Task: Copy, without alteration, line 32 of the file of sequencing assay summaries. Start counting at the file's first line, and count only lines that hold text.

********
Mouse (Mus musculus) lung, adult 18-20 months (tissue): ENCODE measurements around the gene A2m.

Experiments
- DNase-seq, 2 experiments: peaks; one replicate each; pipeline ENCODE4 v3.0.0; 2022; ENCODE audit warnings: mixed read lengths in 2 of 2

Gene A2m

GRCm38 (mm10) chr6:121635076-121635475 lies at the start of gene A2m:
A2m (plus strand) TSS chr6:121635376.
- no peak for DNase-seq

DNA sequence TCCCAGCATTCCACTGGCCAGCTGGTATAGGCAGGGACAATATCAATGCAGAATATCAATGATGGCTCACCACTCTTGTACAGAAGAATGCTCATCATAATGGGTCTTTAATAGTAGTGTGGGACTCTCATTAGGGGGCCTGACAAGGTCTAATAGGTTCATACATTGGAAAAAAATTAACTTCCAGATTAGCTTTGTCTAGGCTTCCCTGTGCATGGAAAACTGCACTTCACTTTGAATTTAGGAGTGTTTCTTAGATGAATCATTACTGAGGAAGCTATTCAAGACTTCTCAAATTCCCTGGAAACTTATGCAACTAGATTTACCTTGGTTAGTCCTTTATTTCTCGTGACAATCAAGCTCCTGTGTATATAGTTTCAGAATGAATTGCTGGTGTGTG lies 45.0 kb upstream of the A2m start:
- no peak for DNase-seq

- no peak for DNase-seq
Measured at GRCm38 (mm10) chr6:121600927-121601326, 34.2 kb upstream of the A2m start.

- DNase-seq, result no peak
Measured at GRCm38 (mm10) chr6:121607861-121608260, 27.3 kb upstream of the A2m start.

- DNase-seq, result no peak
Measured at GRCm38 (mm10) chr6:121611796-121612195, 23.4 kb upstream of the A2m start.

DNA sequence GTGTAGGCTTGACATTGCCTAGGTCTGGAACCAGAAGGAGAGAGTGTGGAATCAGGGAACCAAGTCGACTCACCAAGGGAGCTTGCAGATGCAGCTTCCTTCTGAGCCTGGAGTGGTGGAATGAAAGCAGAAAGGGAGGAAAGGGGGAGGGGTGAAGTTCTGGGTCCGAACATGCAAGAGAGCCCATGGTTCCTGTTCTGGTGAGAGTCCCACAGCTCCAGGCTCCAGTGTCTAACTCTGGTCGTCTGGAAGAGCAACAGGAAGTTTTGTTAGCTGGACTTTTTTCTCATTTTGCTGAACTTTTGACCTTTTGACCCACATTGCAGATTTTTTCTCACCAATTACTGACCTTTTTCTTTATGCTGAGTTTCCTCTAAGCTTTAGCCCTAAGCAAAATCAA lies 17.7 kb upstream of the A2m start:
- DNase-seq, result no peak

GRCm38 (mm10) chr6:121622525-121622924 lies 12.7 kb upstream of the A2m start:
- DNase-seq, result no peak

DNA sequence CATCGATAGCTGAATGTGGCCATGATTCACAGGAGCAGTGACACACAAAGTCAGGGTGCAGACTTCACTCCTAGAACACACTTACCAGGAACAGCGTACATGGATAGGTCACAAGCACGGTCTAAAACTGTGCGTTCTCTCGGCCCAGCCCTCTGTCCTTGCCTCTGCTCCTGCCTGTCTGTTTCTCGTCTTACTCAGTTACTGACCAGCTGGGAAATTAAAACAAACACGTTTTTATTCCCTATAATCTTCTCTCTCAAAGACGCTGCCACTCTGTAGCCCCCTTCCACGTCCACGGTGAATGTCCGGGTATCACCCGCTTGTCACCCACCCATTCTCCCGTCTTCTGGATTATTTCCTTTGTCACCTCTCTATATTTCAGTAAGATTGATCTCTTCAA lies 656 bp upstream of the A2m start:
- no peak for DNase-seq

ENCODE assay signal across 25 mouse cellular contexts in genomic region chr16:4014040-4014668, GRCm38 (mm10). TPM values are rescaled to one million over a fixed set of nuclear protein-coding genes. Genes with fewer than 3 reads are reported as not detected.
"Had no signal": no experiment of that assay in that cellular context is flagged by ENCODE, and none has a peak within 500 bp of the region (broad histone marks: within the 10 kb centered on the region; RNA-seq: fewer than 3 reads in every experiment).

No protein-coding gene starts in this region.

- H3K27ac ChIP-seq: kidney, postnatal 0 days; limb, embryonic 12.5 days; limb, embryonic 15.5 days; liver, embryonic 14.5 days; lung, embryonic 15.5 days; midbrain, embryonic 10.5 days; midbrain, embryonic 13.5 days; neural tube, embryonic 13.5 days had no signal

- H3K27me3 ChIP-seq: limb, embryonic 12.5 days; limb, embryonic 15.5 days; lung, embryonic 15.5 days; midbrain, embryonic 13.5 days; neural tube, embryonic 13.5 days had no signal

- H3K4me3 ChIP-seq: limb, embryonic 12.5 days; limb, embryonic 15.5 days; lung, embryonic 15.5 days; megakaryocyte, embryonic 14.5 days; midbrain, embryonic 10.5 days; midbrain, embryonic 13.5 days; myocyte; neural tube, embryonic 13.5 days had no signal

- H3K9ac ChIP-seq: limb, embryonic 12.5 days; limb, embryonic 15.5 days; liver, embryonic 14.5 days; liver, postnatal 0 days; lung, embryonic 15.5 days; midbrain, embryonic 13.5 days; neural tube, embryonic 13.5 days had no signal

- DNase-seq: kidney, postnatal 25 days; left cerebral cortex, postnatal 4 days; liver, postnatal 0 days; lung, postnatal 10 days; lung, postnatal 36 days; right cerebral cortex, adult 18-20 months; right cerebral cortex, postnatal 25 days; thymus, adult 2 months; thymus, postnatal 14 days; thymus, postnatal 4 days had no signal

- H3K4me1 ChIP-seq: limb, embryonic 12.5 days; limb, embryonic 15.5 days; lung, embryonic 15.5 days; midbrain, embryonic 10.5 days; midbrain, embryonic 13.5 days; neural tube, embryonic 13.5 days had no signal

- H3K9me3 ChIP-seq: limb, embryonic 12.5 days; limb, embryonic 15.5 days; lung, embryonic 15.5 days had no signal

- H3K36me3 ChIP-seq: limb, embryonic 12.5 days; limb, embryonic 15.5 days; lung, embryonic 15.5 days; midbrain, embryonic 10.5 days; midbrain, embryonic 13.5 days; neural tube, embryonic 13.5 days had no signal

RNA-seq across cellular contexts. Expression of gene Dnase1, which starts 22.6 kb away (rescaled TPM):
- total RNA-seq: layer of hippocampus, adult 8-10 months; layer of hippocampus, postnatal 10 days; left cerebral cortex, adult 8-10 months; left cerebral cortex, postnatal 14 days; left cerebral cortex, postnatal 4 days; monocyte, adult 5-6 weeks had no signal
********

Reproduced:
- H3K36me3 ChIP-seq: limb, embryonic 12.5 days; limb, embryonic 15.5 days; lung, embryonic 15.5 days; midbrain, embryonic 10.5 days; midbrain, embryonic 13.5 days; neural tube, embryonic 13.5 days had no signal